1962-64 Custom 880 CVT—up 9%

1965-69 Dodge Monaco—up 9%

1978 Lil’ Red Express PU—up 5%

1953-54 Chrysler T&C Wgn—up 7%

1960-63 Imperial Crwn CVT—up 10%

1969-71 Chrysler 300 CVT—up 10%

1969-71 New Yorker—up 10%

1955-56 Plymouth Plaza—up 7%

1965-66 Plymouth Fury—up 8%

1967 Plymouth Fury—up 7%

1970 Plymouth Fury CVT—up 8%

1971 Barracuda CVT—up 7%



Appraisal aids in Divorce Settlement

After 7 years of marriage, Joe & Cheri Williams (names have been changed)decided to call it quits.  They both admitted that they were miserable and it was time to part ways and move on.  During those 7 years they had acquired a couple of collector cars that they drove to local cruise-ins and car shows.  Now it was time to divide the assets. They agreed that Joe would keep the Chevelle and Cheri would keep the Camaro. But now they couldn’t agree on how much each one was worth.  Cheri contacted AAG for independent appraisals on the two vehicles.  After on-site inspections and market research, she received an unbiased appraisal for each vehicle.  Once Joe and his attorney saw the detailed appraisal report, they were able to negotiate an amicable settlement of personal property which included the vehicles.  “We are very grateful to find a professional and independent appraisal company to help this couple determine the fair market value of their collector cars. The local agent was very prompt and the report gave us everything we needed to finalize the property settlement,” said Joe’s attorney.

AAG can assist you with independent auto appraisals on any type of automobile, motorcycle, RV or other vehicle.  AAG also has value expertise in automobilia items like gas pumps, vintage signs or other types of collectibles.  While Joe & Cheri were able to settle their property without going before a judge, AAG also has experience with expert witness testimony should the need arise.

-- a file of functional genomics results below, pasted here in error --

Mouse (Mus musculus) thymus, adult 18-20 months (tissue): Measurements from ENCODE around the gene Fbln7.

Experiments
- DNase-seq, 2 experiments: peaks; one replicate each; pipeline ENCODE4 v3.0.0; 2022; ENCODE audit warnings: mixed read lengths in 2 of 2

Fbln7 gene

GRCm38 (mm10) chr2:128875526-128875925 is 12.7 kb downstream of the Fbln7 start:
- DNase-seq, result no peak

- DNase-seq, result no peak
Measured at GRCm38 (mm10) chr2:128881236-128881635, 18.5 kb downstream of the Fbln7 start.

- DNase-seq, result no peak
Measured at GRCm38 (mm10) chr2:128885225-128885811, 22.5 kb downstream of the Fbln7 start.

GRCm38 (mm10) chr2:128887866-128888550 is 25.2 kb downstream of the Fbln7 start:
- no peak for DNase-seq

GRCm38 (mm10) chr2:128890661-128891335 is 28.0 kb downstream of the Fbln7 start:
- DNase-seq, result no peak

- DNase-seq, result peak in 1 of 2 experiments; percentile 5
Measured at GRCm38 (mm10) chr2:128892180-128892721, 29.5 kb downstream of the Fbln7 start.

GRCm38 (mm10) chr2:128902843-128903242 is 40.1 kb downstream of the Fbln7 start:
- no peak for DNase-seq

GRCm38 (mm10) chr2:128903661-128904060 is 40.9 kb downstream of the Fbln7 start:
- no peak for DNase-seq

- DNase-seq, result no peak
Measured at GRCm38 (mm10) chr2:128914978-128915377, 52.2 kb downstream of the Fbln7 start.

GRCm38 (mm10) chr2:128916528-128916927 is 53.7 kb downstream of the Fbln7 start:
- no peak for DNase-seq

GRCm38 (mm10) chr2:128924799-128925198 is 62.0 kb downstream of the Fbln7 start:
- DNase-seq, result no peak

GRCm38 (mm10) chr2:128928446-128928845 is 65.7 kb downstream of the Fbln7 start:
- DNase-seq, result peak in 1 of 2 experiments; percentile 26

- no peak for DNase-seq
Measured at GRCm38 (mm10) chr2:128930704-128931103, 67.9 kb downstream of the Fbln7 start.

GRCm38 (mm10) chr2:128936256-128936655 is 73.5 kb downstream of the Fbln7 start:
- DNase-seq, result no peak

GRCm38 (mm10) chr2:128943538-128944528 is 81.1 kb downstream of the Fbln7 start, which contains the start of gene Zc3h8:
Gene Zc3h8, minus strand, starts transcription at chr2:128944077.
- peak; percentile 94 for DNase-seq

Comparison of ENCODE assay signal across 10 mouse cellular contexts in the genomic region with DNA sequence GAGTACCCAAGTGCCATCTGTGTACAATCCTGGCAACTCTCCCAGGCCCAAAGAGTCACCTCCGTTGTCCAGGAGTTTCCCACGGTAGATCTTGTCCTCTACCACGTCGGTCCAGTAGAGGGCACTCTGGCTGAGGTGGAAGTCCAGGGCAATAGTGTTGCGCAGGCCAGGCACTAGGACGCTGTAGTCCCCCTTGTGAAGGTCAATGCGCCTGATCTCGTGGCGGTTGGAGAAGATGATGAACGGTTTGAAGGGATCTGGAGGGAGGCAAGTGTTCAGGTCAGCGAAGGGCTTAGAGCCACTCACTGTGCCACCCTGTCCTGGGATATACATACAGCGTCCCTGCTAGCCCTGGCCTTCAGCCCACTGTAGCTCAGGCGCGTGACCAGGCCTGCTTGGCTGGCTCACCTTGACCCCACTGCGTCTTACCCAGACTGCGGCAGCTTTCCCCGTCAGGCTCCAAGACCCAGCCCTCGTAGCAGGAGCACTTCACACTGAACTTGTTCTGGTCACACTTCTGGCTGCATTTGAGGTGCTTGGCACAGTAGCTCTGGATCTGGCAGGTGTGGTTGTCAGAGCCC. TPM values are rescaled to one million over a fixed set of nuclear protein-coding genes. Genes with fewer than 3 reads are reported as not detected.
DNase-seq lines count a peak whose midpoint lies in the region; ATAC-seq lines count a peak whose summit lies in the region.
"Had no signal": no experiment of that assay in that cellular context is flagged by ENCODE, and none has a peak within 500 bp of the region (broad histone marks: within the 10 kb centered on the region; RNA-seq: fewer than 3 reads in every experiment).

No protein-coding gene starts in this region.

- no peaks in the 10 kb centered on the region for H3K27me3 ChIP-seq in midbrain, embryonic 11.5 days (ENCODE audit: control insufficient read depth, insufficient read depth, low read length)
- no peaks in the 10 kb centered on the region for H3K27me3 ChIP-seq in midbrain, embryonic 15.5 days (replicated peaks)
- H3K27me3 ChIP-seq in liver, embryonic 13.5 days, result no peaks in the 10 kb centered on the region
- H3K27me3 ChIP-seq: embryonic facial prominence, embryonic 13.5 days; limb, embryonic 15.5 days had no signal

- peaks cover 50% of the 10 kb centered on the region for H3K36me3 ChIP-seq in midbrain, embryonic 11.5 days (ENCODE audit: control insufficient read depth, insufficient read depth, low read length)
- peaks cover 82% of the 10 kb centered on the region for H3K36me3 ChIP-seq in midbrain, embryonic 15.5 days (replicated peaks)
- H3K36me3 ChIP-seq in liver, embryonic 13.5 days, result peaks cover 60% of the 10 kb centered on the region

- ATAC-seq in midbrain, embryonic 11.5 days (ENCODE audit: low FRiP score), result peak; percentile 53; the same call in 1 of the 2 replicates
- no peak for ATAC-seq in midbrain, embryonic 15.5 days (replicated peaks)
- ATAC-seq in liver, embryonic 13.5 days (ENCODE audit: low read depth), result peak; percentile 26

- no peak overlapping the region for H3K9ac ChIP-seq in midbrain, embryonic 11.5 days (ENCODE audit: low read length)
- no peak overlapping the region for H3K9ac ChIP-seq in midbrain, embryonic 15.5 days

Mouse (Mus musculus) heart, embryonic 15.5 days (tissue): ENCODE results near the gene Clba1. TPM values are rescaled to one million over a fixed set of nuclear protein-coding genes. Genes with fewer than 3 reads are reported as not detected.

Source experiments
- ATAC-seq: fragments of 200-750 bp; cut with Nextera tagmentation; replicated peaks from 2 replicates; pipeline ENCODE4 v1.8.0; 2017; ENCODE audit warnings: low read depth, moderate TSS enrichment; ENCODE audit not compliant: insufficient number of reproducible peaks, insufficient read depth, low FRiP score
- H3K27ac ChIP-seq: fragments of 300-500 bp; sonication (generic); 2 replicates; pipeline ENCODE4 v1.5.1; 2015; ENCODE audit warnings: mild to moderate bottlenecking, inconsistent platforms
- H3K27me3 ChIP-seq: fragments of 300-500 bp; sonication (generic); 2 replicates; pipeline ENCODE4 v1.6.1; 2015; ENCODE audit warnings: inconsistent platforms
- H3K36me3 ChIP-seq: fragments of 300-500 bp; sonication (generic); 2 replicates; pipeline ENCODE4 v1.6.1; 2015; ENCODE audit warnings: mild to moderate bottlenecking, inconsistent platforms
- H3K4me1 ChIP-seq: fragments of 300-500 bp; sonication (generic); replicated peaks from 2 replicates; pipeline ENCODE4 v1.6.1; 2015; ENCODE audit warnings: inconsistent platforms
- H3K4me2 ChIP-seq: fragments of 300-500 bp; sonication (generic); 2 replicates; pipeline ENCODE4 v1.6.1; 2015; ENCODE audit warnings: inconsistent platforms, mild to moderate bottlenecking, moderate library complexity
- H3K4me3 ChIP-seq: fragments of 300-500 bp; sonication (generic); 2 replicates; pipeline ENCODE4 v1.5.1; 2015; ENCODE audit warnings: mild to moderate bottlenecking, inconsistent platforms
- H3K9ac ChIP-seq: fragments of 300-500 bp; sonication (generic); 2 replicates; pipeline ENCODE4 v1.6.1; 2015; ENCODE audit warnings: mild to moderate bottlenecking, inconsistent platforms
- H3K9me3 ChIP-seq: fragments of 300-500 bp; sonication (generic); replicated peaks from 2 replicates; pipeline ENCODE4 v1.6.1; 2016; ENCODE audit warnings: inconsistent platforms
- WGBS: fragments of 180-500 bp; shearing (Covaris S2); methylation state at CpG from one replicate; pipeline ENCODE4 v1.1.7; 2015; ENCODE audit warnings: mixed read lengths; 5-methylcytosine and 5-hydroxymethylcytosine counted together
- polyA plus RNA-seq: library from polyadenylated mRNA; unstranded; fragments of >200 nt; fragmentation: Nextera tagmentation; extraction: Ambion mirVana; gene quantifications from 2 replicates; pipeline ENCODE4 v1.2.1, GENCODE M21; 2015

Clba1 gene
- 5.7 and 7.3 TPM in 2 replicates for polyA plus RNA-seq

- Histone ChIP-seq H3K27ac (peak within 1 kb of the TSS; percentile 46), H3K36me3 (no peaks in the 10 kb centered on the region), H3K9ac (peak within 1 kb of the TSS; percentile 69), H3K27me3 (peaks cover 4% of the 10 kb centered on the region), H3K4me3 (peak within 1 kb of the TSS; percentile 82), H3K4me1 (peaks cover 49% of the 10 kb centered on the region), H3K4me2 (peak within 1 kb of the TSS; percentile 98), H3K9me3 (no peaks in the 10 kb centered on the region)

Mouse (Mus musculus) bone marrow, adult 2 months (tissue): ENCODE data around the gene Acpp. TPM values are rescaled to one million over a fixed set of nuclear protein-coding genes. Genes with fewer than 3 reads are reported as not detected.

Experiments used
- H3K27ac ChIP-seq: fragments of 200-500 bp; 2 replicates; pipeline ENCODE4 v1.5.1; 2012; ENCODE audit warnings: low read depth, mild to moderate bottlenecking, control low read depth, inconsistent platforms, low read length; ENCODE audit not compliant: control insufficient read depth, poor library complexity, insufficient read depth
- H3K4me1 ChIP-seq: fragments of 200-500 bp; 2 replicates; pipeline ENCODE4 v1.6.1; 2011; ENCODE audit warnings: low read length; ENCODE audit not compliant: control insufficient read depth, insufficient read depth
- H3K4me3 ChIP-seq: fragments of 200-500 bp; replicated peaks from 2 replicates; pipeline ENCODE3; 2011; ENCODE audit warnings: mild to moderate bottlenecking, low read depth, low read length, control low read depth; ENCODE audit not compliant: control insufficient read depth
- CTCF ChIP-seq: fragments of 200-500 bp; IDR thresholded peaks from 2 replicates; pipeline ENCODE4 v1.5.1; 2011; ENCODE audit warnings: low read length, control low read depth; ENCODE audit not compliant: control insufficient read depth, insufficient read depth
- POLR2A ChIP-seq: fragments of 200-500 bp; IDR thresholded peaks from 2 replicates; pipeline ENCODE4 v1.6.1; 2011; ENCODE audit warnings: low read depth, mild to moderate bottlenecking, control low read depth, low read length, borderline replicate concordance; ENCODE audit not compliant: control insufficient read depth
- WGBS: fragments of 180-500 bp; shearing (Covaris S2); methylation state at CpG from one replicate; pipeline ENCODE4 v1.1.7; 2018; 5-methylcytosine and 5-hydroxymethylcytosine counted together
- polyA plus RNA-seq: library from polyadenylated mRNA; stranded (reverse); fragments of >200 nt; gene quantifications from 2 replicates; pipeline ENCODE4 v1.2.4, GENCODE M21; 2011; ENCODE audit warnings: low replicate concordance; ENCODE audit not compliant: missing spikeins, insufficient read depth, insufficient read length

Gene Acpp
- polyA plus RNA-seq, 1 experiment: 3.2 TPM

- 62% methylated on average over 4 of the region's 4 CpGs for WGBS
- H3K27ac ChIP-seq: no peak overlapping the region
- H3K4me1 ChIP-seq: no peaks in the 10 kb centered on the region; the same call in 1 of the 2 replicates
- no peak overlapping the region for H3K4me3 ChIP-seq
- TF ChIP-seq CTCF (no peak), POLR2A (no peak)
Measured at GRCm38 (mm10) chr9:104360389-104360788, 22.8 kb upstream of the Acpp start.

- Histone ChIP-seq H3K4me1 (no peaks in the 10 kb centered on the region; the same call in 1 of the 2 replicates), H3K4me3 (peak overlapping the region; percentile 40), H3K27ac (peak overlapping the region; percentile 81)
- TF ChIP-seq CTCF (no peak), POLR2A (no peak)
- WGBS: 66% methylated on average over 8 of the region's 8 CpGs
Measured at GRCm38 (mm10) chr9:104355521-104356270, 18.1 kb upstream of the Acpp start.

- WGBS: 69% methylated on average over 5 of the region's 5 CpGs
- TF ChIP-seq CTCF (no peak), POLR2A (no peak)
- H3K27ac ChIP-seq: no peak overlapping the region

Appraisal services assist in property settlements for estates and divorces or for claims involving diminution of value or totaled vehicles.


What’s Up in the Collector Car Market?

Early auction results across the US show a continued interest in collector cars. And along with that continued interest we’re seeing an increase in classic car values as 2013 gets underway. What should we be watching this spring?  Here are a few of my picks for cars with the potential to see a reasonable increase in the near future:

  • 1955-1962    Alfa Romeo Giulietta Spider Veloce CVT
  • 1955-1962    Alfa Romeo Giulietta Spider Veloce Coupe
  • 1986 Alfa Romeo Quadrifoglio Spider
  • 1968-1970 AMC Javelin Coupe
  • 1969 AMC SC/Rambler Coupe
  • 1961-1968 Amphicar Convertible
  • 1950-1952 Aston Martin DB2 Convertible
  • 1979-1985 Aston Martin V8 Volante Convertible
  • 1961-1962 Austin Healey 3000 Mk II BN7/BT7 Roadster
  • 1971-1975 BMW 3.0 CS Coupe
  • 1971-1975 BMW 3.0 CSL Coupe
  • 1949-1953 Buick Super Convertible
  • 1951-1953 Buick Special Convertible
  • 1958 Buick Limited Convertible
  • 1967 Buick Wildcat Hardtop Coupe
  • 1954-1955 Cadillac Eldorado Convertible
  • 1961-1962 Cadillac Eldorado Convertible
  • 1955, 1957 Chevrolet Bel Air Convertible
  • 1967 Chevrolet Impala SS 2D HT 396
  • 1967 Chevrolet Impala SS 2D HT 427
  • 1956 Chevrolet Corvette Convertible
  • 1957 Chevrolet Corvette Convertible
  • 1956 Ford Thunderbird
  • 1957 Ford Thunderbird “E” Convertible
  • 1957 Ford Thunderbird “F” Convertible
  • 1955-1963 Mercedes-Benz 190SL Roadster
  • 1957-1963 Mercedes-Benz 300SL Roadster

As you can see there are a wide variety of vehicles that are showing good potential at this time. And it’s not just because spring is around the corner that you see a lot of soft tops on this list.  They will always be more sought after in the collector car market.

Watch for more of my picks in future issues. “Like” our page on facebook to see what’s happening in the collector car world and in your local community.

Happy motoring and stay safe.  Larry Batton, AAG Founder and President